I don’t think I’d ever needed to be seen so badly. She didn’t treat me like I was being dramatic or foolish, but she got it totally. I just have no words for how much that meant to me, still means. I got to tell someone what was going on, to tell the story (finally) and to someone who I knew would give it to me straight. What was going on? What was I missing?

But even after telling the story, we never came to any great realization about what was going on. It was kind of a relief to know that Christine was just as confused.

“What can you do?” Christine asked. 

It was a rhetorical question, but I answered it anyway.

“I don’t plan on ever speaking to her again,” I said.

I don’t know if that makes me cold or crazy or a bad person, but I had come to this realization before meeting up with Christine, on the drive down. First, how can you make this up to someone? Some things you just can’t make right—especially with 5,000 miles in between. But the big reason for feeling completely donezo with K is kind of simple: she is not the type of person I want or need in my life.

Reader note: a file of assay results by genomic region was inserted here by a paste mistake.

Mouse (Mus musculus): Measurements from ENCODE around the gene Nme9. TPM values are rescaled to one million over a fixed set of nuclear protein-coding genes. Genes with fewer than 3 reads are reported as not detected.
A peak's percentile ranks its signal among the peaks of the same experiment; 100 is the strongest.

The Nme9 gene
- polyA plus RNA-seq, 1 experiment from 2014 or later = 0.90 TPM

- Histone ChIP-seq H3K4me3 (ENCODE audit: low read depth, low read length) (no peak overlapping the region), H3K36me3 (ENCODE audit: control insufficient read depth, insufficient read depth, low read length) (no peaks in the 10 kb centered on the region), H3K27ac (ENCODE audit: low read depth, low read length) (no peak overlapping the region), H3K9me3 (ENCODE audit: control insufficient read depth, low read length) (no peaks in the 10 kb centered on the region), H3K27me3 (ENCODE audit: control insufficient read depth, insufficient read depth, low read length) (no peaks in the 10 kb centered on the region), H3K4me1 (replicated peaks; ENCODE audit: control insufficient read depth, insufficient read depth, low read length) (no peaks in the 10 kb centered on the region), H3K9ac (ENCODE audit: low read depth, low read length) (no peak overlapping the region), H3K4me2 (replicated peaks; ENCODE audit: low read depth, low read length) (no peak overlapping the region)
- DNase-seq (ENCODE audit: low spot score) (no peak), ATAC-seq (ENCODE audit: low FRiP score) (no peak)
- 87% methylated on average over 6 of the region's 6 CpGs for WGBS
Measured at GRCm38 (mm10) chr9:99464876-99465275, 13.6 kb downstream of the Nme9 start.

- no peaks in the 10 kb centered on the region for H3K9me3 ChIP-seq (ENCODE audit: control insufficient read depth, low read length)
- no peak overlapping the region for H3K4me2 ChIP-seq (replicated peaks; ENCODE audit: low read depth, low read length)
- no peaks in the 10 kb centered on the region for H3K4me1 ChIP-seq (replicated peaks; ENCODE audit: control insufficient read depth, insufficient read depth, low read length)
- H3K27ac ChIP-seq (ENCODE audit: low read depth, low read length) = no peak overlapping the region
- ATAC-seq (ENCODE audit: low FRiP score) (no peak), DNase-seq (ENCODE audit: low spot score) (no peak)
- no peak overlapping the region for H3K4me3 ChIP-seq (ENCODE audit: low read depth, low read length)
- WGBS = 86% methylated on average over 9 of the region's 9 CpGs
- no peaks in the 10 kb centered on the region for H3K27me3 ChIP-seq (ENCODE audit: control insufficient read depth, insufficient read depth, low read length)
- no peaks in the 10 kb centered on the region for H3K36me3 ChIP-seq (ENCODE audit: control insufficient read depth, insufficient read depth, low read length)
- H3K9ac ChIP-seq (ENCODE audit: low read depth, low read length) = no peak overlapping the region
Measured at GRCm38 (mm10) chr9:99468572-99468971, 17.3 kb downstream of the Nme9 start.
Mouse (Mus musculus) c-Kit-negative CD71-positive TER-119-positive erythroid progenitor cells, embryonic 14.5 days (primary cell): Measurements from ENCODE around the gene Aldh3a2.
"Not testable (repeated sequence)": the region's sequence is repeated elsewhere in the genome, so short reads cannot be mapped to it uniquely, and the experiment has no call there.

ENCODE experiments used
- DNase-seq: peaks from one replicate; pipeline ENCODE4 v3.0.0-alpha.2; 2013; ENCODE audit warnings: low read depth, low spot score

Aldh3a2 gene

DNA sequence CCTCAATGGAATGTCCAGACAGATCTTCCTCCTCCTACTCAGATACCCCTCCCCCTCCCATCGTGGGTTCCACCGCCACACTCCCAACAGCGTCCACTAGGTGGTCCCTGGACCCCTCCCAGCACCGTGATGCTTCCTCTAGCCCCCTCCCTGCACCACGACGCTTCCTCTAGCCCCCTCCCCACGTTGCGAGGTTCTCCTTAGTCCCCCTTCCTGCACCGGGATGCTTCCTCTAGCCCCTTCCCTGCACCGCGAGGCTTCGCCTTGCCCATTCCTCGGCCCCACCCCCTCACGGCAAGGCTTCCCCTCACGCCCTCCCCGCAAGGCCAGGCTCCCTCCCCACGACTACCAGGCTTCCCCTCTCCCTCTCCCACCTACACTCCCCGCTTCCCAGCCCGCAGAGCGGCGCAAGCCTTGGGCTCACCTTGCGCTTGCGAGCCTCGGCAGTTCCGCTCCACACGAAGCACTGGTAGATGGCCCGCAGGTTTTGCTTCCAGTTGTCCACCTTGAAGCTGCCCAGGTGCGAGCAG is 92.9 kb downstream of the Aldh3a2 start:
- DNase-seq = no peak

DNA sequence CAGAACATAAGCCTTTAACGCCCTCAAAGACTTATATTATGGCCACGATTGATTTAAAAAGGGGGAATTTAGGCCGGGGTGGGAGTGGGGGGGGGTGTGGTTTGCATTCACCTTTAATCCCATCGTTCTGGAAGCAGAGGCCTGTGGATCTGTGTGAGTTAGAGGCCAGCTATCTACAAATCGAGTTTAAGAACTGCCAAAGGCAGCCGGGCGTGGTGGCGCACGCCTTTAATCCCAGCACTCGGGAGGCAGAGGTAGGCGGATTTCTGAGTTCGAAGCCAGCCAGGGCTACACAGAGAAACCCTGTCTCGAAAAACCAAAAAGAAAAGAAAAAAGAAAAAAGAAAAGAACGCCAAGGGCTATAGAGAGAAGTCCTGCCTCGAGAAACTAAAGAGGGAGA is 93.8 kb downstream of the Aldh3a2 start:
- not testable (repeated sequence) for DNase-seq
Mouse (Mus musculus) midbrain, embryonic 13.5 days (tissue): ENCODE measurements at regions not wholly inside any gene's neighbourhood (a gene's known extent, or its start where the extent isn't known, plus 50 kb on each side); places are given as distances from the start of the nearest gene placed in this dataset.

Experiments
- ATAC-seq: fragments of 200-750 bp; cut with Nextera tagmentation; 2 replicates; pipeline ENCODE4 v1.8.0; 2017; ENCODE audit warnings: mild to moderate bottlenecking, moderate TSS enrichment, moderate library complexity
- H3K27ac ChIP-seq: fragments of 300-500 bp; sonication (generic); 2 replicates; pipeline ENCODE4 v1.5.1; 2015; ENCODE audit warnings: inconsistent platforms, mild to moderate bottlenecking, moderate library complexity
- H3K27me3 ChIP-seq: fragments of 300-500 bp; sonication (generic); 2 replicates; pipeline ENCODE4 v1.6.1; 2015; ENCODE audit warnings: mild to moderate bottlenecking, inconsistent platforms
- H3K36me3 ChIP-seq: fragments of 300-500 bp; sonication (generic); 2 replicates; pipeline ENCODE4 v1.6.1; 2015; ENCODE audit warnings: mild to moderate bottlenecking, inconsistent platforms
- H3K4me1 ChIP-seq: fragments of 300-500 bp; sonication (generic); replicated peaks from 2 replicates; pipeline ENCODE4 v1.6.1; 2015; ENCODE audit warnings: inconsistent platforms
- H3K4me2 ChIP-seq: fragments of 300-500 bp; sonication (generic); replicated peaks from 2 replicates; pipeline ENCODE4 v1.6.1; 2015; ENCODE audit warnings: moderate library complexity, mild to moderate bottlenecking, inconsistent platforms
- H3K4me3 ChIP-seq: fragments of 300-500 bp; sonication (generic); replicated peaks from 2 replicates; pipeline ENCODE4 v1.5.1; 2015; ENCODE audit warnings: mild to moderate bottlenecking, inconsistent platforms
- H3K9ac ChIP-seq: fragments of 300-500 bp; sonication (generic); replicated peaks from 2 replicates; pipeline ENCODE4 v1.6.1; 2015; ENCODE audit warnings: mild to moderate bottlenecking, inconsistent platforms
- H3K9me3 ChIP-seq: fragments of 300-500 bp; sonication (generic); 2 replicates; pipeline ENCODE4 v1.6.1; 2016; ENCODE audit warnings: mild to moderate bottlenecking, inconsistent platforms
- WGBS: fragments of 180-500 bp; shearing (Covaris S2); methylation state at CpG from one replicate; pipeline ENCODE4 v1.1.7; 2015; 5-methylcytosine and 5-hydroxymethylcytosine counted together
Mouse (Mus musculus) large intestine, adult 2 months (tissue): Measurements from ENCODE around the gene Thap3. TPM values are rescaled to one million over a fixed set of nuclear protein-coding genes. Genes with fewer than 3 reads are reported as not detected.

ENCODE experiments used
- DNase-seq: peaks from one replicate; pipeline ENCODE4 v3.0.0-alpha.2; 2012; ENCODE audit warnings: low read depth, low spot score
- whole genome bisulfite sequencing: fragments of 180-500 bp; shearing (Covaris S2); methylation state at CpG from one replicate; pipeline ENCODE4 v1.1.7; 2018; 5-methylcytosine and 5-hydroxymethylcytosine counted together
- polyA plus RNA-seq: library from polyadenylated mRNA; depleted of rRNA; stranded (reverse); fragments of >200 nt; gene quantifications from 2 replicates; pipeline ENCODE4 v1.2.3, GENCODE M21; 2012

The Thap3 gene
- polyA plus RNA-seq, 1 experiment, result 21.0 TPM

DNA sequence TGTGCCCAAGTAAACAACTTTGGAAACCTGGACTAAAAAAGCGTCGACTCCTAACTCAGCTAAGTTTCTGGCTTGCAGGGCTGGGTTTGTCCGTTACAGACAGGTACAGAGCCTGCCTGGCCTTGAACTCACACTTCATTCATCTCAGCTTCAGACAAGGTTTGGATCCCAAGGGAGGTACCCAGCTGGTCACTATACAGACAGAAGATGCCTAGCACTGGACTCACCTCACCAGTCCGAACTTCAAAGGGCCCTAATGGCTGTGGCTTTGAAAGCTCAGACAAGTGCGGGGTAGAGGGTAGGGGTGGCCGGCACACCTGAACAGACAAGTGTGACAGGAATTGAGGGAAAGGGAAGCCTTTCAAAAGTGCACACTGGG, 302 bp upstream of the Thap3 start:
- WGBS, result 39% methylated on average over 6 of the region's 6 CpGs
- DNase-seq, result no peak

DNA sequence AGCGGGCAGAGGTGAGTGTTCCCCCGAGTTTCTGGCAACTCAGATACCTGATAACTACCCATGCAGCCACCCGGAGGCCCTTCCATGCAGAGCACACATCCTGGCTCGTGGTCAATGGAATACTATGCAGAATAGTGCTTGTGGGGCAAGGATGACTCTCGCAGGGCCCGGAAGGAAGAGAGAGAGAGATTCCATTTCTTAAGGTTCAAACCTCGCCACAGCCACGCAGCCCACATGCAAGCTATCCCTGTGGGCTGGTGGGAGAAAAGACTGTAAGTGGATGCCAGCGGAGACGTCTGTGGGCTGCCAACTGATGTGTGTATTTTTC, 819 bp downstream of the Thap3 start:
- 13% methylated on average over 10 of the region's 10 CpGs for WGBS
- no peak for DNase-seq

If you’ve read up to here, I’m sure you don’t need me to clarify but…  it’s not that she got COVID. This shit happened to so many people during the pandemic. It’s how she handled it. It’s how she did not show a lick of concern for me and refused to take any type of ownership. Instead, she played dumb and bypassed all of my hurt. Fuck, she didn’t even call me. She texted me (barely)… and I flew across the country to be 5 minutes from her house. Instead of asking if I was ok, she silenced her phone at 7 p.m., hours after I arrived, alone.